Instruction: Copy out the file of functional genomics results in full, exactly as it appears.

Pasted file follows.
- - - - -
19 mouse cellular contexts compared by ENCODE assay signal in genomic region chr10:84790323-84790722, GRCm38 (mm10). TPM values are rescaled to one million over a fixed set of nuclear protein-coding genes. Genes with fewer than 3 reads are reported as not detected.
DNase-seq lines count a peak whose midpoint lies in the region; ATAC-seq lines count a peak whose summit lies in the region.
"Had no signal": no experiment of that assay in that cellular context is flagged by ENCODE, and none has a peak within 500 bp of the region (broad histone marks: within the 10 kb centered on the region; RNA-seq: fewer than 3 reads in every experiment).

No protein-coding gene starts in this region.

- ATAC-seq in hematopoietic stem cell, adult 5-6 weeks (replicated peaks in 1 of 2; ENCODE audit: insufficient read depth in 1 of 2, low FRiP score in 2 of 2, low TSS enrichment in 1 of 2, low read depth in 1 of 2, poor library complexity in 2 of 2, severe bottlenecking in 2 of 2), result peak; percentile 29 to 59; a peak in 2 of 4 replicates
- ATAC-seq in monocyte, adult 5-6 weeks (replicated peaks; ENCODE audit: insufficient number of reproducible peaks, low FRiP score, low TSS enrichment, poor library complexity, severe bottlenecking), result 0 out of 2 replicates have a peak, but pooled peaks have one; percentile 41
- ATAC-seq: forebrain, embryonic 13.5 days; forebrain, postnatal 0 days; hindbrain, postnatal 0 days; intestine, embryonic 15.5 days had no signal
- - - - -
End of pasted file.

19 mouse cellular contexts compared by ENCODE assay signal in genomic region chr10:84790323-84790722, GRCm38 (mm10). TPM values are rescaled to one million over a fixed set of nuclear protein-coding genes. Genes with fewer than 3 reads are reported as not detected.
DNase-seq lines count a peak whose midpoint lies in the region; ATAC-seq lines count a peak whose summit lies in the region.
"Had no signal": no experiment of that assay in that cellular context is flagged by ENCODE, and none has a peak within 500 bp of the region (broad histone marks: within the 10 kb centered on the region; RNA-seq: fewer than 3 reads in every experiment).

No protein-coding gene starts in this region.

- ATAC-seq in hematopoietic stem cell, adult 5-6 weeks (replicated peaks in 1 of 2; ENCODE audit: insufficient read depth in 1 of 2, low FRiP score in 2 of 2, low TSS enrichment in 1 of 2, low read depth in 1 of 2, poor library complexity in 2 of 2, severe bottlenecking in 2 of 2), result peak; percentile 29 to 59; a peak in 2 of 4 replicates
- ATAC-seq in monocyte, adult 5-6 weeks (replicated peaks; ENCODE audit: insufficient number of reproducible peaks, low FRiP score, low TSS enrichment, poor library complexity, severe bottlenecking), result 0 out of 2 replicates have a peak, but pooled peaks have one; percentile 41
- ATAC-seq: forebrain, embryonic 13.5 days; forebrain, postnatal 0 days; hindbrain, postnatal 0 days; intestine, embryonic 15.5 days had no signal